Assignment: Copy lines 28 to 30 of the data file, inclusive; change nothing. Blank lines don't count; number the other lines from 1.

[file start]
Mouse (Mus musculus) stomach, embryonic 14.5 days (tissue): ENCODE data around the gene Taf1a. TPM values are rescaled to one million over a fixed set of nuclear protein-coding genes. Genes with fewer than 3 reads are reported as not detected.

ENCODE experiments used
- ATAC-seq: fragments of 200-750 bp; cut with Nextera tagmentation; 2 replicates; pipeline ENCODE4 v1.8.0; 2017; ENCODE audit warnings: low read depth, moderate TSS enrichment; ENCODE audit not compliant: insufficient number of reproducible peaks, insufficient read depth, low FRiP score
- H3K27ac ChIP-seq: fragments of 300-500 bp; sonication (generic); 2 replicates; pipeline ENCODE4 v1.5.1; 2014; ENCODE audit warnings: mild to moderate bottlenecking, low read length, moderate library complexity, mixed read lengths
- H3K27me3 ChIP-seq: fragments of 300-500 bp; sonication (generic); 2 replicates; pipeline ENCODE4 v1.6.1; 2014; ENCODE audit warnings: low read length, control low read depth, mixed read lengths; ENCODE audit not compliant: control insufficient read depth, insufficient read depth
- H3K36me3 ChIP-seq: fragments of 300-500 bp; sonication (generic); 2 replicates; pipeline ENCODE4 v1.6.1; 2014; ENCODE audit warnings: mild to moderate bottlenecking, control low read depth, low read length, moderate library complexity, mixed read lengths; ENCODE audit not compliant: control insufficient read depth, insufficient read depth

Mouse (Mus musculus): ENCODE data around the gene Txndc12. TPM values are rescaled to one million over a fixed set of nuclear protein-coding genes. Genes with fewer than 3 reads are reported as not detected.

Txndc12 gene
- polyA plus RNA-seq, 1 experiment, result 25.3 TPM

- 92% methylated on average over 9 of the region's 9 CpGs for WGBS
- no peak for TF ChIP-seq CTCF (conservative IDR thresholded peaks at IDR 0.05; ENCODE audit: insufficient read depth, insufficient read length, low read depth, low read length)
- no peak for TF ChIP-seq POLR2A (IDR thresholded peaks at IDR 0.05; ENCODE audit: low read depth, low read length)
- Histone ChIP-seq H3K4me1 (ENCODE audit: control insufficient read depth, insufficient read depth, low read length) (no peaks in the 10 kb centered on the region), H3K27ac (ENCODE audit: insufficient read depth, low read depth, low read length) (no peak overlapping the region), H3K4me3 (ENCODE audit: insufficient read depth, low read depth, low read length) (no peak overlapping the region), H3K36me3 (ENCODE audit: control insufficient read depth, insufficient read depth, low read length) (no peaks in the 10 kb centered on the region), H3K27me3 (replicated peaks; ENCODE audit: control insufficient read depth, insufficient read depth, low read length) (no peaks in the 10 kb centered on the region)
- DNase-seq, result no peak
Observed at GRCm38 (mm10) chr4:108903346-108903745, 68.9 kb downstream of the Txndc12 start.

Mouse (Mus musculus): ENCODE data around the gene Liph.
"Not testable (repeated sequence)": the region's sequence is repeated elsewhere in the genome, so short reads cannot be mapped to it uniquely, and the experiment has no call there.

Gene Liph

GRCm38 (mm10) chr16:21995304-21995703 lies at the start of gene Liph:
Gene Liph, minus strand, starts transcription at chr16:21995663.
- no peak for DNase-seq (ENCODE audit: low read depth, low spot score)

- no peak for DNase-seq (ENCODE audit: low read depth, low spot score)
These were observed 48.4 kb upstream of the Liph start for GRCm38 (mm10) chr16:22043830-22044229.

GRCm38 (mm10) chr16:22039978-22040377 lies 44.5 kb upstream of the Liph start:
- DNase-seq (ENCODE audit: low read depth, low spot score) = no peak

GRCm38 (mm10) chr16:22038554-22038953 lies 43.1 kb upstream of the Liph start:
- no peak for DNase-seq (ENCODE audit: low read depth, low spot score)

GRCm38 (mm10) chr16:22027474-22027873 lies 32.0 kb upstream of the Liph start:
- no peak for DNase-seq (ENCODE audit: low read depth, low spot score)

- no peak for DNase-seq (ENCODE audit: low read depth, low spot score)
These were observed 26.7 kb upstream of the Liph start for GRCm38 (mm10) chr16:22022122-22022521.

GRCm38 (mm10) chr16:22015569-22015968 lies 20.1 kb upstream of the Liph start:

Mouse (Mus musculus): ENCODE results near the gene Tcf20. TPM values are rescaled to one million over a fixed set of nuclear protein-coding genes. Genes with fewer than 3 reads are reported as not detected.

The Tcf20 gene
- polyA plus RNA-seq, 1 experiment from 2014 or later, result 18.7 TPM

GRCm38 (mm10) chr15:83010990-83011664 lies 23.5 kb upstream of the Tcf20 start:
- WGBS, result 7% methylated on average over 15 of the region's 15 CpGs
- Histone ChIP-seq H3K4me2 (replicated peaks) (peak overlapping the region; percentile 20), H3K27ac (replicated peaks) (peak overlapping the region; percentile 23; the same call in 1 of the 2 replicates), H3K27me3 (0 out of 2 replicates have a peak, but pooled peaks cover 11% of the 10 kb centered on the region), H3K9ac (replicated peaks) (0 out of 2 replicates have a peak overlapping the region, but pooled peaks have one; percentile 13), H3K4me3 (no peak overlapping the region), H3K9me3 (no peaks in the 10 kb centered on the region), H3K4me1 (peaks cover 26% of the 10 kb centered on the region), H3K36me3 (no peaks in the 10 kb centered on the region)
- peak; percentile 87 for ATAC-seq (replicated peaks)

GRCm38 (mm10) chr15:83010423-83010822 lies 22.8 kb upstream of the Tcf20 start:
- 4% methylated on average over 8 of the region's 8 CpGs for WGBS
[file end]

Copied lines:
GRCm38 (mm10) chr16:22027474-22027873 lies 32.0 kb upstream of the Liph start:
- no peak for DNase-seq (ENCODE audit: low read depth, low spot score)

- no peak for DNase-seq (ENCODE audit: low read depth, low spot score)